M5Stack Card Computer review

By Ben Everard. Posted

The Card Computer, also known as the Cardputer, is an expansion of the M5StampS3. This base board has an ESP32-S3, which has a dual-core Tensilica processor running at up to 240MHz with 512kB of RAM, 8MB of flash, and Wi-Fi and Bluetooth connectivity.

Onto this removable board is a 56-key keyboard, 1 W I2S amp with speaker, 1.14 inch IPS screen, microphone, and 1400 mAh battery. You can also add more hardware via a Grove connector.

All of this comes in a sturdy plastic case which features Lego-compatible mounts and magnets for attaching to, well, anything ferrous. This is a huge amount of hardware for the price, so it should come as no surprise that it does have limitations: the 240 × 135 pixel screen is pretty small for most purposes; the buttons are hard to press, and the speaker is quite tinny. The hardware isn’t bad, but each piece is very basic. The advantage comes, not in any one piece of it, but in having it all together in a single, affordable device.

The ESP32 packs a big processing punch – it’s the most powerful of the common microcontrollers. It can, for example, emulate a Game Boy (Espeon). Given the processing power of this board, and the fairly minimal interfacing options (just two GPIO pins on the Grove connector), it really feels more like a computer than a microprocessor board.

While it doesn’t have an operating system in the conventional sense, some of the firmware can launch different apps, and fulfil the role of a rudimentary OS. One slight note of caution to consider here: while 512kB of RAM is a huge amount by most microcontroller standards, many other ESP32 boards have additional PSRAM, which the Cardputer does not. In some memory-hungry applications, you might find it more limited than other options.

You can program the Cardputer via the ESP-IDF, or Arduino. The example code is a bit lacking, and it’s not the easiest microcontroller to get started with – so we wouldn’t recommend this for beginners – but if you’ve got a bit of experience with embedded programming, it should not present too many problems.

Fortunately, though, if you set out programming the Cardputer, you’re not on your own. There is an emerging community around this device that is based around a subreddit, and a Discord server. They’ve created a few useful additions to the official firmware, including a MicroPython build (and app launcher called MicroHydra, a binary app launcher, and some modifications to the official firmware.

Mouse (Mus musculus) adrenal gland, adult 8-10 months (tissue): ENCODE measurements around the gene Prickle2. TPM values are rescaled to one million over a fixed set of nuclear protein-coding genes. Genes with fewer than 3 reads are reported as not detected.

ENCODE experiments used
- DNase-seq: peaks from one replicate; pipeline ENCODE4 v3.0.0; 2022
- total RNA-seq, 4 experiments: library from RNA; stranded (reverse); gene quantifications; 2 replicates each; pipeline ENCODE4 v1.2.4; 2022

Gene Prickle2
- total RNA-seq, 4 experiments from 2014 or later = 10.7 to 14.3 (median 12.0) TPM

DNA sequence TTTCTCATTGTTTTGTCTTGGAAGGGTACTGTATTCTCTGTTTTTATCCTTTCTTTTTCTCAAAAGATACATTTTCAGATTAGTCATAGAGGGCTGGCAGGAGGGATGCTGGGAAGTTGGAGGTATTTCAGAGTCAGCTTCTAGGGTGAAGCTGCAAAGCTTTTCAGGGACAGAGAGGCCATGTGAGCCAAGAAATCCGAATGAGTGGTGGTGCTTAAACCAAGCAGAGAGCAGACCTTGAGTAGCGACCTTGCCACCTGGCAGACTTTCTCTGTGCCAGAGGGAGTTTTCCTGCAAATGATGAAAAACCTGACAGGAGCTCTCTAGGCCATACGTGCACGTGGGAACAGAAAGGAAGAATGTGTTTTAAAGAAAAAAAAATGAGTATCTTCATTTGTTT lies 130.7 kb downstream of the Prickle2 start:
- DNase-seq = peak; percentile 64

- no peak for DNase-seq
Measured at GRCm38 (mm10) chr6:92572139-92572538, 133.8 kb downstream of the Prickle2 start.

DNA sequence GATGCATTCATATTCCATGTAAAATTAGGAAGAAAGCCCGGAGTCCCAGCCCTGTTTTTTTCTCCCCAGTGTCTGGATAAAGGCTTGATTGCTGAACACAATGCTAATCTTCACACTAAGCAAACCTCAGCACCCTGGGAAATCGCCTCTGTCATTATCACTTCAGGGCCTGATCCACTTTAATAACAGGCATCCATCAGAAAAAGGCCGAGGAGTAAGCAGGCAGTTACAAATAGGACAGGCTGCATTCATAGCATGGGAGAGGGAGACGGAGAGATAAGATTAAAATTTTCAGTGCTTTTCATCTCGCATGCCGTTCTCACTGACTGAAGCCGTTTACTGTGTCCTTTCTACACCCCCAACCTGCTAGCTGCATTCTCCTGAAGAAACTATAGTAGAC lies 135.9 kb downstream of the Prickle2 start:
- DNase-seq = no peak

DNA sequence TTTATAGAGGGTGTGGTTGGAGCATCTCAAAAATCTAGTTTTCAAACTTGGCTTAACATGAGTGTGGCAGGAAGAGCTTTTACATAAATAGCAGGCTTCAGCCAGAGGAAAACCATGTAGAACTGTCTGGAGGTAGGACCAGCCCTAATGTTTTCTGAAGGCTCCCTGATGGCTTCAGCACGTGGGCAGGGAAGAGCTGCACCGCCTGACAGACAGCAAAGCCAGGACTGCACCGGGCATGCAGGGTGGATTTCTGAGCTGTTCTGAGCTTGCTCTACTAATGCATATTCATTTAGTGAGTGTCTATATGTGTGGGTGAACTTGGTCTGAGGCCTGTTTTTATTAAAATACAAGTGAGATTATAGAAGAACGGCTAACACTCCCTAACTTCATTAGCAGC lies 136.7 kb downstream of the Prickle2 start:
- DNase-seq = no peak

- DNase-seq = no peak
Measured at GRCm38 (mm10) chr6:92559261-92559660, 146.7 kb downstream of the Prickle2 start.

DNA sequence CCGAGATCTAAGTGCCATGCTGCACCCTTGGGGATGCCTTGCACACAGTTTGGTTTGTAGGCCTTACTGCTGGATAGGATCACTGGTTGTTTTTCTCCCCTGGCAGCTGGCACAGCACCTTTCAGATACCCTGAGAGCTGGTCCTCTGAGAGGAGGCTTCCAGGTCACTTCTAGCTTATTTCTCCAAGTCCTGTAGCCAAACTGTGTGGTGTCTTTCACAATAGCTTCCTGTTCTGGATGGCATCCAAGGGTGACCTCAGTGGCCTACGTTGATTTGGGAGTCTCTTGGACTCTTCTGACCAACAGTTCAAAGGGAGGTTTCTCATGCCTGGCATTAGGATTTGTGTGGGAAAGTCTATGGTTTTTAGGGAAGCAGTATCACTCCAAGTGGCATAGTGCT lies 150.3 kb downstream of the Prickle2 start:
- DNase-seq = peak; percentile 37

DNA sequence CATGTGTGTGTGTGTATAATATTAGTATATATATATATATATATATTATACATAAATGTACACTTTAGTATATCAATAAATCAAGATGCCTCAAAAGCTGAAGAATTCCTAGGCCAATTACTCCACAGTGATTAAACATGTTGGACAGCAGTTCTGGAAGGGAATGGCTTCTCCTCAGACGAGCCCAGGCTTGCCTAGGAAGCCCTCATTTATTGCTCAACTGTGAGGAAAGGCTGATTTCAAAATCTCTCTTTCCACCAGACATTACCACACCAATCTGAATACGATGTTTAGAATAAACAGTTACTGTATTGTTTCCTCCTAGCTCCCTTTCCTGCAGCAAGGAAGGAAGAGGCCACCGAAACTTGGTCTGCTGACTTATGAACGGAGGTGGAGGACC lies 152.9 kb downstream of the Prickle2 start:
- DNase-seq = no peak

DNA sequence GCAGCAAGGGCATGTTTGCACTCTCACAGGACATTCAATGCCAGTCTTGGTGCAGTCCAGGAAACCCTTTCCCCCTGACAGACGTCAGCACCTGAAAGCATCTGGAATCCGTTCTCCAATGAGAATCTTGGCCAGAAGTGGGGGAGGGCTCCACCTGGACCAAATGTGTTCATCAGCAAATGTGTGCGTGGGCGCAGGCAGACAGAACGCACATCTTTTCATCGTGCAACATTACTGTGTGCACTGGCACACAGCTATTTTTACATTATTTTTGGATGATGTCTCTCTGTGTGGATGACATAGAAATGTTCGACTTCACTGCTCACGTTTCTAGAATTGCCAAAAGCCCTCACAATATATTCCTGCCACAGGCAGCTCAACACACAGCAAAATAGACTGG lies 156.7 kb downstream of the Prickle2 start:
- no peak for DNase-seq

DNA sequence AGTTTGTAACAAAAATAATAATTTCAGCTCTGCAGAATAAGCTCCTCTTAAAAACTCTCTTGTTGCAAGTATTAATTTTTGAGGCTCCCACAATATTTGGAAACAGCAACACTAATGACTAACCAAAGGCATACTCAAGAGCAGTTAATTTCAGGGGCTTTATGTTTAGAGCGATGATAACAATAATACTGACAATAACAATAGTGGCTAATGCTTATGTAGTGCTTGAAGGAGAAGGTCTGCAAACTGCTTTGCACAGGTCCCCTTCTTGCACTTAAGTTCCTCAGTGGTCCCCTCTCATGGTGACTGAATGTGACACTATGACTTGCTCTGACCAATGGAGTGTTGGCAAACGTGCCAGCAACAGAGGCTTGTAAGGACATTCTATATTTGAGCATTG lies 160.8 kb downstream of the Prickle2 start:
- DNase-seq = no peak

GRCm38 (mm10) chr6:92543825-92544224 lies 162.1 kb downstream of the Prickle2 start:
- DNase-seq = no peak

Form or function? The big question, in our mind at least, is what is the Cardputer for?

We’re a bit perplexed that the makers added Lego-compatible mounts and magnets, but not mounting holes. This means there’s no way of bolting it down to anything. The 56-key keyboard obviously gives you a lot of buttons to press, but they’re not particularly nice buttons and, with such a small screen, it’s hard to do much useful text entry.

There are a few niches that this could fit into well. The Grove-compatible connector means that you can plug in some sensors and it could be a bit of a Swiss Army knife for data collecting. It could also be useful for running Python scripts on the go if you need to interact with some networked hardware. Given its slightly cyberpunk look, we could definitely see it fitting into some cosplay outfit or prop, but the lack of a secure mounting option makes that a bit more tricky than it needs to be.

It could certainly be a fun project for becoming more familiar with the ESP32 microcontroller in general, or the M5Stack specifically. The board at the heart of the Cardputer is removable, so if you prototype something that needs only a portion of the hardware, you could pop it out and just connect up what is required.

In all these cases, it feels a bit like we’re making up a potential project because, in truth, we like the Cardputer. What it lacks in utility, it makes up for in fun. Perhaps this is simply because this reviewer has done too many orbits around the sun, but the Cardputer seems like exactly what he thought the future would be like when he was younger.

In many ways, it’s like a 1980s home computer but shrunk down to miniature size, and that was what we thought technological progress would be like. Yes, almost all the examples we’ve seen could be done better by a phone app, but somehow, that just wouldn’t be the same.

We don’t want to second-guess your projects, so you’ll have to work out for yourself if it can be useful to you. Some products, though, are worth it simply because they make you smile, and for us, the Cardputer is one of these. It might not be the most practical microcontroller development board around, but we love it anyway.



It’s a fun gadget, but we’re not sure what to use it for.


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